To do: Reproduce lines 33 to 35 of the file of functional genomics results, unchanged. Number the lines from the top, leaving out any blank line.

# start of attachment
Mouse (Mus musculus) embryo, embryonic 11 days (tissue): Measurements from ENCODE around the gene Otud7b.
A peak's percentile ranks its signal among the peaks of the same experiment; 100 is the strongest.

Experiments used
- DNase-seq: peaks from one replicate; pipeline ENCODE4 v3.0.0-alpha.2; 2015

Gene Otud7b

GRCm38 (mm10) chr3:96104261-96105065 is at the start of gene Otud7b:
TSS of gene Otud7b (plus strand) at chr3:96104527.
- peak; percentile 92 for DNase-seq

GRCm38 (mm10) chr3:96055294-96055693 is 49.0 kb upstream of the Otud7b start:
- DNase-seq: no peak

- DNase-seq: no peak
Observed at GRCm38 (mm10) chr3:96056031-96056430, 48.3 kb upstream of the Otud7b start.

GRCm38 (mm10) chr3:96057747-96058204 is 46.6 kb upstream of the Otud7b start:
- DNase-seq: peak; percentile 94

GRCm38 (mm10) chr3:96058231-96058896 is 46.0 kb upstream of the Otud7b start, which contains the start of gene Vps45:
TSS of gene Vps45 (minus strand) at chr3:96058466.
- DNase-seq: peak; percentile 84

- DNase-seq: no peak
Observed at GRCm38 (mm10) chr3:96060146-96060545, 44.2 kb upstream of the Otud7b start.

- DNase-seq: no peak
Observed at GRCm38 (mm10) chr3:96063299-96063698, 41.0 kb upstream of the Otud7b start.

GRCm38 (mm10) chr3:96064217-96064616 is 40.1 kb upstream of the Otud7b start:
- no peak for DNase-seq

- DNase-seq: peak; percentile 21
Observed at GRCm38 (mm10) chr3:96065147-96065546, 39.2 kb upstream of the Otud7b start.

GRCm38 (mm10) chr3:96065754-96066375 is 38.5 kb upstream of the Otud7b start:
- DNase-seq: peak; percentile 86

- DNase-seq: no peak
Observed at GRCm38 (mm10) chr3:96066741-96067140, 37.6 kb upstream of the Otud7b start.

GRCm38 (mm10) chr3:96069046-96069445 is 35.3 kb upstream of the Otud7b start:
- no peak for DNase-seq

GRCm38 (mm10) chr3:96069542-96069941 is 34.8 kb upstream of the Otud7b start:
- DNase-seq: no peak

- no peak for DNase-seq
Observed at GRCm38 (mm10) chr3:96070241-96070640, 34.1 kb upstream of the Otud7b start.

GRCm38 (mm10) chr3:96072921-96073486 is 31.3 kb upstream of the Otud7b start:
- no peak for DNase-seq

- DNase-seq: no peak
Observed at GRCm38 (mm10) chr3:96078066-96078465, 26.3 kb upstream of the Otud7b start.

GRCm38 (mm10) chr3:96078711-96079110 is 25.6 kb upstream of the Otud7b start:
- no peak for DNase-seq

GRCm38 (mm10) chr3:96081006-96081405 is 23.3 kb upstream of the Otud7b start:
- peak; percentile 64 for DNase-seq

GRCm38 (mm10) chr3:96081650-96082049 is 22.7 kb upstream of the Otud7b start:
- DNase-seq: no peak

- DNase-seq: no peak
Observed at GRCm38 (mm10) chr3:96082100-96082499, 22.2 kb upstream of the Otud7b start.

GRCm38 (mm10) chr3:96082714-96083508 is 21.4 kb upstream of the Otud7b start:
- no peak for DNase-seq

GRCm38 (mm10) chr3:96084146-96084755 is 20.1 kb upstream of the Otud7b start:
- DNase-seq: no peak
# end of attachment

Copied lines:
- DNase-seq: no peak

- no peak for DNase-seq
Observed at GRCm38 (mm10) chr3:96070241-96070640, 34.1 kb upstream of the Otud7b start.